Donated cabin in rural China makes a profit off its power use and generation, with the help of BIM and building performance analysis
A smart place for learning
All schoolchildren deserve a warm, safe, and inviting space in which to learn. When the children of Hepan in rural Huining County—in China’s Gansu Province —were donated a cabin to use as their schoolhouse, they got much more than that. Their “fun and intelligent” cabin needed to be environmentally friendly and ecologically sustainable, not to mention affordable. Tianjin Architecture Design Institute (TADI) and Nina Maritz Architects turned to Building Information Modeling (BIM) to see how they could turn these goals into reality.
To better ensure the cabin makes the most effective use of its environment, the team used BIM to create intelligent 3D models that integrated a wide range of environmental data, including details about sunlight, ventilation, and temperature. The team knew the cabin had great potential for solar energy and would not get too hot in summer, but they faced the challenge of a cold winter. By modifying the models based on different conditions, the team was able to find ways to conserve energy—and generate money. Solar power supplies electricity and water heating, so the annual power conserved will make a profit of RMB ¥8,200. The initial investment is on track to be paid back in approximately 10 years.
This wasn’t the only environmental triumph that BIM helped to make possible. The team was also faced with a constant shortage of water. After using 3D models to check airflow, the team planned and designed a dry toilet. The waste material undergoes eco-friendly treatments to become organic fertilizer—a boon in this agricultural area. Additionally, the cabin project used renewable sources and reusable, local materials.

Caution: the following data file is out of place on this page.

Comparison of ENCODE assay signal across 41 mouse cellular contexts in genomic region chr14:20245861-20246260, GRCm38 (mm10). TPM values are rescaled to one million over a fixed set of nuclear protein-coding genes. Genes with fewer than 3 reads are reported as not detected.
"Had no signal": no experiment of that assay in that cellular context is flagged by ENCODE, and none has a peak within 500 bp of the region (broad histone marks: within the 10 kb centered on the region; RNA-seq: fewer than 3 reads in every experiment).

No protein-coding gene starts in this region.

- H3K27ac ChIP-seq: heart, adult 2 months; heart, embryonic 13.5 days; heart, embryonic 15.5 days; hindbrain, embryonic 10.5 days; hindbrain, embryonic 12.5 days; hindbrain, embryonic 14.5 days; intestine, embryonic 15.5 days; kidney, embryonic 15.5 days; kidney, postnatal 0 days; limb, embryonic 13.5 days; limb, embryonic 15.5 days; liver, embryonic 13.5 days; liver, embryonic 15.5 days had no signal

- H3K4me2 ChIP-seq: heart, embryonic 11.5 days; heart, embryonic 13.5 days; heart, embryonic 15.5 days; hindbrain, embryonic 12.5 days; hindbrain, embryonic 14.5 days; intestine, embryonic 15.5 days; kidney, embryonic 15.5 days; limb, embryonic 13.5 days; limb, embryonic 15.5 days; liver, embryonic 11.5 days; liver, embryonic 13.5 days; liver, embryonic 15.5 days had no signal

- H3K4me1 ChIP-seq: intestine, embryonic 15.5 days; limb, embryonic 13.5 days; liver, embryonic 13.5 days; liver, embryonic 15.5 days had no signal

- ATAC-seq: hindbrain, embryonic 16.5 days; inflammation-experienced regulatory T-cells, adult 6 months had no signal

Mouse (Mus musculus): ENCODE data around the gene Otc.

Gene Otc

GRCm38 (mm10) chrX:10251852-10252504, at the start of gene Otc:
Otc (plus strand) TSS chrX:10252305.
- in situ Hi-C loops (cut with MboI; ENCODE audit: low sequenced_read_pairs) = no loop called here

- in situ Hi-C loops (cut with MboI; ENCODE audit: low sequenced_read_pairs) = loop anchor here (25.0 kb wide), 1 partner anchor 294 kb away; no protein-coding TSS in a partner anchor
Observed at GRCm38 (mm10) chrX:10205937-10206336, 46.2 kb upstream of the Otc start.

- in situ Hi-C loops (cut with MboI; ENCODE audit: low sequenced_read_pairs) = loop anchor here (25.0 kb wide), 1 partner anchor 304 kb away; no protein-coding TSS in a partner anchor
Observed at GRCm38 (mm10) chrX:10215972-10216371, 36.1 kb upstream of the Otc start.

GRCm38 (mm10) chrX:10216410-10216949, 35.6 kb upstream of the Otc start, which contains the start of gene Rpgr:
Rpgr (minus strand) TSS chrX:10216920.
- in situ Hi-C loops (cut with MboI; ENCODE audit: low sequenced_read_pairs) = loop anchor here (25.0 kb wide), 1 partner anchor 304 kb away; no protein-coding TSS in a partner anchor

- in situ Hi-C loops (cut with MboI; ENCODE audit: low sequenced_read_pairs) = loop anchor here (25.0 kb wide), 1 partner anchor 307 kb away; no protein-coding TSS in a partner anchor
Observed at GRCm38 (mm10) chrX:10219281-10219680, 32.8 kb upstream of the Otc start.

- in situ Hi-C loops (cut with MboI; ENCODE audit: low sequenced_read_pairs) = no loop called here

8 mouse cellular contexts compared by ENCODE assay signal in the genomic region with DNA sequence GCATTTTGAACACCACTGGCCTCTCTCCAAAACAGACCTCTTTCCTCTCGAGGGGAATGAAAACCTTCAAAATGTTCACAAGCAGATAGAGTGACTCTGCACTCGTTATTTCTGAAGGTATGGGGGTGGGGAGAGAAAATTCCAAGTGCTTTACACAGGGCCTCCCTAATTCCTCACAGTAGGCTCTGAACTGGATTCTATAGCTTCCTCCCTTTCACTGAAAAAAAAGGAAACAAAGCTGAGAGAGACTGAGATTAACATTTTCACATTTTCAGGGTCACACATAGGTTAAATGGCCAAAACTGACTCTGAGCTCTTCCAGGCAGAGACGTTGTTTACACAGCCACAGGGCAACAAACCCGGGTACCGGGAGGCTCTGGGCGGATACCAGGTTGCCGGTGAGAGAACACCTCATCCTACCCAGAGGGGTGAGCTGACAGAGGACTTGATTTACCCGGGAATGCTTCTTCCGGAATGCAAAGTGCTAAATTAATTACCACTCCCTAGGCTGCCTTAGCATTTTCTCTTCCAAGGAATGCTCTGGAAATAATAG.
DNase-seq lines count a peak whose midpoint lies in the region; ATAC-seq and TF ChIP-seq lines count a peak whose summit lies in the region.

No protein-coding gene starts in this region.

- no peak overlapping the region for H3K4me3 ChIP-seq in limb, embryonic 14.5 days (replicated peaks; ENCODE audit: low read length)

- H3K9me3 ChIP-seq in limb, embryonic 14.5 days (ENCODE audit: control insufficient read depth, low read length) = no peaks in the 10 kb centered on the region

A design for the future
One of the project’s goals was also ease of duplication. Shanghai Adream Charitable Foundation, the nonprofit that donated the Gansu schoolhouse, supports education in China, especially in rural and impoverished areas. The foundation wanted the sustainable Gansu cabin to be designed in such a way that it could be easily replicated in possible future projects. By employing a model-based workflow, the team guaranteed that all design plans could be easily used again by future teams. And the level of detail captured by the performance analysis will help demonstrate the advantages of reusing the design on other projects.
Overall, there were many tangible wins that BIM facilitated on the cabin project, including timesavings and a cost savings of RMB ¥73,300. But the best win can’t be quantified. As Liu Xin, project manager, says, “All children deserve to learn with dignity. This project took an idea for a sustainable schoolhouse and, using BIM, made it into a reality. Although engineering success was in abundance here, the best reward will be the children now and in the future who will gain confidence inside these walls.”
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